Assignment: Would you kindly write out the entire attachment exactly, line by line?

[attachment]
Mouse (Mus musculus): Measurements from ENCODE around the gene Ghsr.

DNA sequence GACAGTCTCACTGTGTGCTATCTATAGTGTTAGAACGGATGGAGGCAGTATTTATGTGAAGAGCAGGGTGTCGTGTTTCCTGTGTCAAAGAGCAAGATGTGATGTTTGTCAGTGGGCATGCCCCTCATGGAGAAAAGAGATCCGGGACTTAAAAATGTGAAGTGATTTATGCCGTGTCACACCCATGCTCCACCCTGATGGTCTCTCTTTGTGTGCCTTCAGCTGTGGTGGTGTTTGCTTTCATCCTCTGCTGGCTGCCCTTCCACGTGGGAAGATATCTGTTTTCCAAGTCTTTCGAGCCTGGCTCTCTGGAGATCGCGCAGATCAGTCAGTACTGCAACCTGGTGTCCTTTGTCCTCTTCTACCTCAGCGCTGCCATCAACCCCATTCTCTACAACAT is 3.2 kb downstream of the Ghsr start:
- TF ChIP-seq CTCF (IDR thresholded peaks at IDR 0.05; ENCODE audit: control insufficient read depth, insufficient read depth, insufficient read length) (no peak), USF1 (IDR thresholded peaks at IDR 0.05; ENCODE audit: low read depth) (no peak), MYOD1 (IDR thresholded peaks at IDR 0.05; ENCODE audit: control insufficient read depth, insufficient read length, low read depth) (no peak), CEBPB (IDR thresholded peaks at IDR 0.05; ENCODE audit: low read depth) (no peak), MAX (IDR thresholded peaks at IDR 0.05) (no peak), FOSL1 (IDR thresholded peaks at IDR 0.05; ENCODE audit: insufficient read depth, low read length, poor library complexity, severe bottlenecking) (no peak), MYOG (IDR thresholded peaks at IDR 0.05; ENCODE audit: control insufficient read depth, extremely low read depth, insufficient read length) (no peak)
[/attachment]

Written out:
Mouse (Mus musculus): Measurements from ENCODE around the gene Ghsr.

DNA sequence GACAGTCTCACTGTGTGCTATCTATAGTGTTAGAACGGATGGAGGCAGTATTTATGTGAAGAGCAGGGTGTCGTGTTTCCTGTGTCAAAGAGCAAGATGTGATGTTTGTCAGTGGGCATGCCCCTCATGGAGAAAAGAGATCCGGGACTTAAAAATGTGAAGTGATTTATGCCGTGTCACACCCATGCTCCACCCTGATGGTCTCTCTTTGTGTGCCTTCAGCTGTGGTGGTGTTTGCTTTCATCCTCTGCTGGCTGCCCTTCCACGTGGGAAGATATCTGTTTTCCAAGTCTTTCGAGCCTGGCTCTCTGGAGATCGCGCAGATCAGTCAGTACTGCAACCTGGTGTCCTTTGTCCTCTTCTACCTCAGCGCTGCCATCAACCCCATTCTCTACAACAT is 3.2 kb downstream of the Ghsr start:
- TF ChIP-seq CTCF (IDR thresholded peaks at IDR 0.05; ENCODE audit: control insufficient read depth, insufficient read depth, insufficient read length) (no peak), USF1 (IDR thresholded peaks at IDR 0.05; ENCODE audit: low read depth) (no peak), MYOD1 (IDR thresholded peaks at IDR 0.05; ENCODE audit: control insufficient read depth, insufficient read length, low read depth) (no peak), CEBPB (IDR thresholded peaks at IDR 0.05; ENCODE audit: low read depth) (no peak), MAX (IDR thresholded peaks at IDR 0.05) (no peak), FOSL1 (IDR thresholded peaks at IDR 0.05; ENCODE audit: insufficient read depth, low read length, poor library complexity, severe bottlenecking) (no peak), MYOG (IDR thresholded peaks at IDR 0.05; ENCODE audit: control insufficient read depth, extremely low read depth, insufficient read length) (no peak)